The 17,000 people represent a significant amount of the total number of people that use United Way funded programs and agencies.
“Last year, 55,000 people accessed one or more of our funded agencies, and that’s an astounding number of people that need support, “ said Gilbert.
If people do not want to attend any community events, or do not have payroll deductions set up at their workplace, then there is another way for people to donate.
“We have quite an extensive direct mail campaign, and so there are many individuals in the community that support the campaign as well` and we certainly could not reach our goal without them,” said Gilbert.
While the donations from the United Way go a long way to helping the community, Gilbert said that in the future, the organization would like to do more to help.
“I think our ultimate goal is – obviously however much money we raise will never be enough, there’s always that need. But our ultimate goal is to have a greater impact on what the root causes ‘are,” she said, “We will always be a fundraiser, but we want to have more of an impact in the community. We’re going to start looking at ‘What is the root causes of some of the issues in our community and how are we going to alleviate those things.’”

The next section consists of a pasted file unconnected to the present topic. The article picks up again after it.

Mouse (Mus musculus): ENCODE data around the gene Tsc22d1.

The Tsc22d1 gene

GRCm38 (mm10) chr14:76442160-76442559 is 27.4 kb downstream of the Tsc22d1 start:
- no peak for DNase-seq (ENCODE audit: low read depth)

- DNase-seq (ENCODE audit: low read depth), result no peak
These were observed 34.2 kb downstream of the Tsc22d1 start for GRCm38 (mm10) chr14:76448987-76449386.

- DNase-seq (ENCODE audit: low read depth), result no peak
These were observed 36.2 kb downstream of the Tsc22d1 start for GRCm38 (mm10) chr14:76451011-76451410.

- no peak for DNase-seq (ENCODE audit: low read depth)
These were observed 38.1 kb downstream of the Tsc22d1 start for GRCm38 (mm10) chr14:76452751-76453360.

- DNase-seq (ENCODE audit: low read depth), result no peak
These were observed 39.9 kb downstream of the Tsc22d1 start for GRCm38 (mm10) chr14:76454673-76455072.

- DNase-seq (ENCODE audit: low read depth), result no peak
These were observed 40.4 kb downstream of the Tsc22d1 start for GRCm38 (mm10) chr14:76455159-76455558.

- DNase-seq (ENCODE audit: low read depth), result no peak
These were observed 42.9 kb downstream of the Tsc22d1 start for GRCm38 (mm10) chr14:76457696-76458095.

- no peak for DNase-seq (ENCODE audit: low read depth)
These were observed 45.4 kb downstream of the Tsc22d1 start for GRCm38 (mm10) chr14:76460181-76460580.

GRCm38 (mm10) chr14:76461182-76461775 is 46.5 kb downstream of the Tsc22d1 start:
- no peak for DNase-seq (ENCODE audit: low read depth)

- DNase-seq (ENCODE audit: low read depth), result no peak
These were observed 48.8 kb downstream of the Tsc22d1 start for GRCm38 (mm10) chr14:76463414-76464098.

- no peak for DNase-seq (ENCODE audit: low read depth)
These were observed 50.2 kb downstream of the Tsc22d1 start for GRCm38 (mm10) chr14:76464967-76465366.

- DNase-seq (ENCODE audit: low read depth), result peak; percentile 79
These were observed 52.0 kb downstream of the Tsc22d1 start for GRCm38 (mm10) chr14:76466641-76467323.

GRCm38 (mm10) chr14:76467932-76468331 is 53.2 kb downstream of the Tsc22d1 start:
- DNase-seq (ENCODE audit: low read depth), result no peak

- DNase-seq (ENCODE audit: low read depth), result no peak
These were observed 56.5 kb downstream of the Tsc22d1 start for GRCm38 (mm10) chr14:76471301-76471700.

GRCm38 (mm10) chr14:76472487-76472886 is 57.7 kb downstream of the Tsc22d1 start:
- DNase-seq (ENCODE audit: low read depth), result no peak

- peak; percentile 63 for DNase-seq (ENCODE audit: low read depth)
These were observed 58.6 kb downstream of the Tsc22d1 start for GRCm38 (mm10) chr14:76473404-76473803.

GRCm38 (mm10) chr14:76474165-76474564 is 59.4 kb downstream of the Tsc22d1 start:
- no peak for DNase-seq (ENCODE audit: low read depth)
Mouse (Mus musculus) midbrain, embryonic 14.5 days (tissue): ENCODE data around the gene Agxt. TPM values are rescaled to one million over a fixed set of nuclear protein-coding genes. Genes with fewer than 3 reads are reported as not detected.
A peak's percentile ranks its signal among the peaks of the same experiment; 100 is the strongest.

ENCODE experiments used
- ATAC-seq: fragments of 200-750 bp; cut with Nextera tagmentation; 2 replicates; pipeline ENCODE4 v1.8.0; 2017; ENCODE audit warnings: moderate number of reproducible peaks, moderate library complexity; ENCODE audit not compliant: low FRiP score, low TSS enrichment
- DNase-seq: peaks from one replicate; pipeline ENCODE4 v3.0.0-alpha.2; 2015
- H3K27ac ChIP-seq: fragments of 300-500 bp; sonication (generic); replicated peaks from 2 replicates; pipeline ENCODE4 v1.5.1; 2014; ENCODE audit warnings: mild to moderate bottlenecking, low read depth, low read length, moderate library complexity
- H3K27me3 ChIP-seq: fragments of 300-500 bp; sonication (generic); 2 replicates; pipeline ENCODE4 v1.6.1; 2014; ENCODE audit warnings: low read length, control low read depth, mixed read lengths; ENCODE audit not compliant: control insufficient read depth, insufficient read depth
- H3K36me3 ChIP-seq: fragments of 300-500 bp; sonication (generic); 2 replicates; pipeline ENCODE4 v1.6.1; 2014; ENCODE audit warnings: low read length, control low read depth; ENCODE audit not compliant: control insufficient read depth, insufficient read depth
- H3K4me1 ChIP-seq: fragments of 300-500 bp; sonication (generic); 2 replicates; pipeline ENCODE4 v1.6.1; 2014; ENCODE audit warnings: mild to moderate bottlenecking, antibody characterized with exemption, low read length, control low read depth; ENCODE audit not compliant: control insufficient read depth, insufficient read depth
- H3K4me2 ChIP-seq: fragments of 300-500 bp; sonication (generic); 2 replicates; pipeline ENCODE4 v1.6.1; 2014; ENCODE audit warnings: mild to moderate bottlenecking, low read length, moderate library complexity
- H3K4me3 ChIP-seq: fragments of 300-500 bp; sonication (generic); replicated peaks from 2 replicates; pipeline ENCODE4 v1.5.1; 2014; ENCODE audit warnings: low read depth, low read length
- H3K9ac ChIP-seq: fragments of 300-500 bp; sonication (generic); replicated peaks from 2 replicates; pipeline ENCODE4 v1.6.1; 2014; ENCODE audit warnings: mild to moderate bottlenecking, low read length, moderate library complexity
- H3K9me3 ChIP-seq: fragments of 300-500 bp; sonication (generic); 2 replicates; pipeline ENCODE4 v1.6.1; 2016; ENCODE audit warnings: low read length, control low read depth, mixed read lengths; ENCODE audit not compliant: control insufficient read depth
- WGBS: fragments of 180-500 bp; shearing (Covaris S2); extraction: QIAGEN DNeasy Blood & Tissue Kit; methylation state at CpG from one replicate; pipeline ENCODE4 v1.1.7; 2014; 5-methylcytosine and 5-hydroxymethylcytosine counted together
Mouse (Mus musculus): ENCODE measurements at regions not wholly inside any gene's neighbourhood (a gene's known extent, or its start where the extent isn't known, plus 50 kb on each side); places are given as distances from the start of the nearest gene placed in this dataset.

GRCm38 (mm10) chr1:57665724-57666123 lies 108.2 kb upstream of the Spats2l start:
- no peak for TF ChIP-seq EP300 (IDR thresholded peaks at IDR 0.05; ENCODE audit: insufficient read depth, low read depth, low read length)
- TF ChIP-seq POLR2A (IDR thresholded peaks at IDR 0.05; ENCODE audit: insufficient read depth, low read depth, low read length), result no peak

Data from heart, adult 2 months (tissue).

Gilbert attributes the success of the United Way’s campaigns back to the community.
“I am always amazed at how much giving comes out of Hastings and Prince Edward County,” she said, “It’s a credit to all of them for the support that we receive, that our agencies receive, and that all other charitable receive. We really live in a really great community that continues to give.”